Taking On The Tat

Taking On The Tat

July 2005. My brother was living in Nelson BC at the time. He dropped by mom’s house and asked her, in his off-handed fashion: Hey Mom, want to raft the Tatshenshini with me?

Mom: Sure!

She had no idea of the conditions. She may not have even known where the Tatshenshini River was exactly. But her son asked and that was enough.

Mom was 66 years old. Then, as now, fears ruled her physical world. She can’t swim, has poor balance, no dynamic strength and a fear of heights and flying. She does, however, have a keen sense of adventure.

Mom: So, what does that involve, exactly?

Wisely, Al was light on the details.

crew aboard an inflatable raft

This is a Mother’s Day tale, set in pre-COVID 19 days, when such an adventure was possible.

During the months leading up to her trip, mom prepared by investing in the best life jacket, sleeping bag, down jacket, tent, and booties available, to keep herself warm and dry. She did not take swimming lessons or learn how to paddle. She was along for the ride, and it would end well.

The crux move on this trip, in terms of the paddling, was the canyon section, which fortunately for mom was at the beginning. Once through that, she could relax, relatively speaking. Being with her son gave her great confidence because he knew her fears and he was calm about them. If anything happened, he would help her out. My brother included, the core members of this group were the Nelson swiftwater rescue unit. She was in good hands.

rafts navigating through whitewater conditions

All went well. A few days along, everyone found their niche and pitched in. Teamwork was the key to a smooth expedition. Icebergs, wolves, grizzlies, exposure to weather and days spent on the water, mom managed by drawing on her strengths. She had endurance and a wicked ability to laugh at herself, spontaneously and most genuinely during times of crisis.

The trip was a highlight in her life. For being with her son, comfortable and proud of his accomplishments, and willing to give out her best for him. She wouldn’t be the one who brought the team to a halt.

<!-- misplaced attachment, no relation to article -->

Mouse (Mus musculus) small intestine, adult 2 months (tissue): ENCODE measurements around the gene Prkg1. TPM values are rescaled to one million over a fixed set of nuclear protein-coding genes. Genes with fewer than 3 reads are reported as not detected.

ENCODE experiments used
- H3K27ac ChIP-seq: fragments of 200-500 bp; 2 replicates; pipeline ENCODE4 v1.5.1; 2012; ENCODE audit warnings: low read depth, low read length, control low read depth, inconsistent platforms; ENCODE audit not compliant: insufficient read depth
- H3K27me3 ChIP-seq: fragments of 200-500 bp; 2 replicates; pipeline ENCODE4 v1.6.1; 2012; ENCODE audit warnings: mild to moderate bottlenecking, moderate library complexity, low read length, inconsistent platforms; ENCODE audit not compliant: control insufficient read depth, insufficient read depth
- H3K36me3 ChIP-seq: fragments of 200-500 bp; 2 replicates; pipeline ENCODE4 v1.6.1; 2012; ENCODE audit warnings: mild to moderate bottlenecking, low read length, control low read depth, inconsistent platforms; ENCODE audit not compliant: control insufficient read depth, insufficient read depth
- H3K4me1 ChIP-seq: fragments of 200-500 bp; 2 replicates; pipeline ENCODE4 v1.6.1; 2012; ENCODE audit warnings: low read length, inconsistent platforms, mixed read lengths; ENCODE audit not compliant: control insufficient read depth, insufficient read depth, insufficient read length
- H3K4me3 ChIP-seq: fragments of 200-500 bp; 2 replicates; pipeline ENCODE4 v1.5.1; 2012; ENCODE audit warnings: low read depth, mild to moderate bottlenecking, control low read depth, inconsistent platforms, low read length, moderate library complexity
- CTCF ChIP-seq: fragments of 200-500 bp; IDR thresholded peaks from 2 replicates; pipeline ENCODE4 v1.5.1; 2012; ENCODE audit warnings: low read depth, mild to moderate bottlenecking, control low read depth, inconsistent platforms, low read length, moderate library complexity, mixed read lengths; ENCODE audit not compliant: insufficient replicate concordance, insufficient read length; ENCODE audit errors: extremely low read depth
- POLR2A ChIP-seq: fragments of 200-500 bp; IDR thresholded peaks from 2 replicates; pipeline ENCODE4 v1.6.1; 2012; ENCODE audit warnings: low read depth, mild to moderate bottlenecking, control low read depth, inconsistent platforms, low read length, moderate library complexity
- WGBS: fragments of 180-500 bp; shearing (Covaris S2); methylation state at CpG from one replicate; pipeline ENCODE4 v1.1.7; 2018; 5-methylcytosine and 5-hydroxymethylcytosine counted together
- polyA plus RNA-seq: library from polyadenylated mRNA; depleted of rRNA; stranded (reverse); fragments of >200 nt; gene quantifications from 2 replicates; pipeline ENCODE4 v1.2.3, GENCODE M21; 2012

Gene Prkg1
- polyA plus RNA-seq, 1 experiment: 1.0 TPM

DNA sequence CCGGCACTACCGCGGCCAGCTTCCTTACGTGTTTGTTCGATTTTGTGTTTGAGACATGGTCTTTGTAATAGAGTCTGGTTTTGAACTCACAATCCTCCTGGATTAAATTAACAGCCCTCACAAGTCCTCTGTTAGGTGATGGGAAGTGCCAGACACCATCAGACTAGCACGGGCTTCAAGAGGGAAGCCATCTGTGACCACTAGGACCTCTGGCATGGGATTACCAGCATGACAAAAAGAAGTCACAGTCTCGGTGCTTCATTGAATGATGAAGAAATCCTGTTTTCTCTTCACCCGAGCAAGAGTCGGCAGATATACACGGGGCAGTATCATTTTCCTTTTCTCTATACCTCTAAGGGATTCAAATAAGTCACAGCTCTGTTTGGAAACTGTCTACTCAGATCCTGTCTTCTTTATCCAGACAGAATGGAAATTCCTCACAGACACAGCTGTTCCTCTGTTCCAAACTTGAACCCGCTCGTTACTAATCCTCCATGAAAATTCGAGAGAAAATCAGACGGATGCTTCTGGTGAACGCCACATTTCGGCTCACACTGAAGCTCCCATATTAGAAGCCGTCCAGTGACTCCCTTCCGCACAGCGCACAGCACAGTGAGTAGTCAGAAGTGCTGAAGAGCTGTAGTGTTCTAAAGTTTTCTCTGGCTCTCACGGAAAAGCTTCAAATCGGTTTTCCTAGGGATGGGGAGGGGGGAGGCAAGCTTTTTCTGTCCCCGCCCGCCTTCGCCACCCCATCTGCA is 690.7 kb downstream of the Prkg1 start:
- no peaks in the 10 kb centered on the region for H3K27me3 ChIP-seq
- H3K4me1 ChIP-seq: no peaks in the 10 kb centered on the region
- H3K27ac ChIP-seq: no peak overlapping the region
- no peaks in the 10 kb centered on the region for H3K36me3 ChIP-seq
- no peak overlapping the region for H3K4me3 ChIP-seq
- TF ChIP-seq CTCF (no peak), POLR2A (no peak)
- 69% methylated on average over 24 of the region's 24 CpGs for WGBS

team of rafters by icebergs

As her daughter, I recognize what it took for mom to get in a boat day after day. It never got easier, but it became a routine. A certain degree of normal crept in. There was no way out but through.

When I asked her about writing this piece, she came back with: Feels like I was so young; at 66, is it even a story? !! On this Mother’s Day 2020, yes, it is. More than ever.

Mom turns 81 in July. Still a spring chicken. She’s on the fence about the future of her airline travels, but she has every intention of continuing to face her challenges.

This too, shall pass, and more adventures will be taken on.

mother and son smiling atop a mountain

Technically, the Tatshenini is an easy river, with most of the whitewater concentrated in the first day. The trip takes ten days and is rated as one of the top ten river trips in the world. Located in preserved lands which consist of Glacier Bay National Park, BC Tatshenshini Provincial Park, Kluane National Park and Yukon Game Preserve, this area is the largest non-polar ice field in the world. Logistically, the expedition requires extensive permitting, planning and preparation. From Nelson, the put-in is a 1700km drive, one way.

A Mother’s Day Tale as told by her daughter Jill Macdonlad

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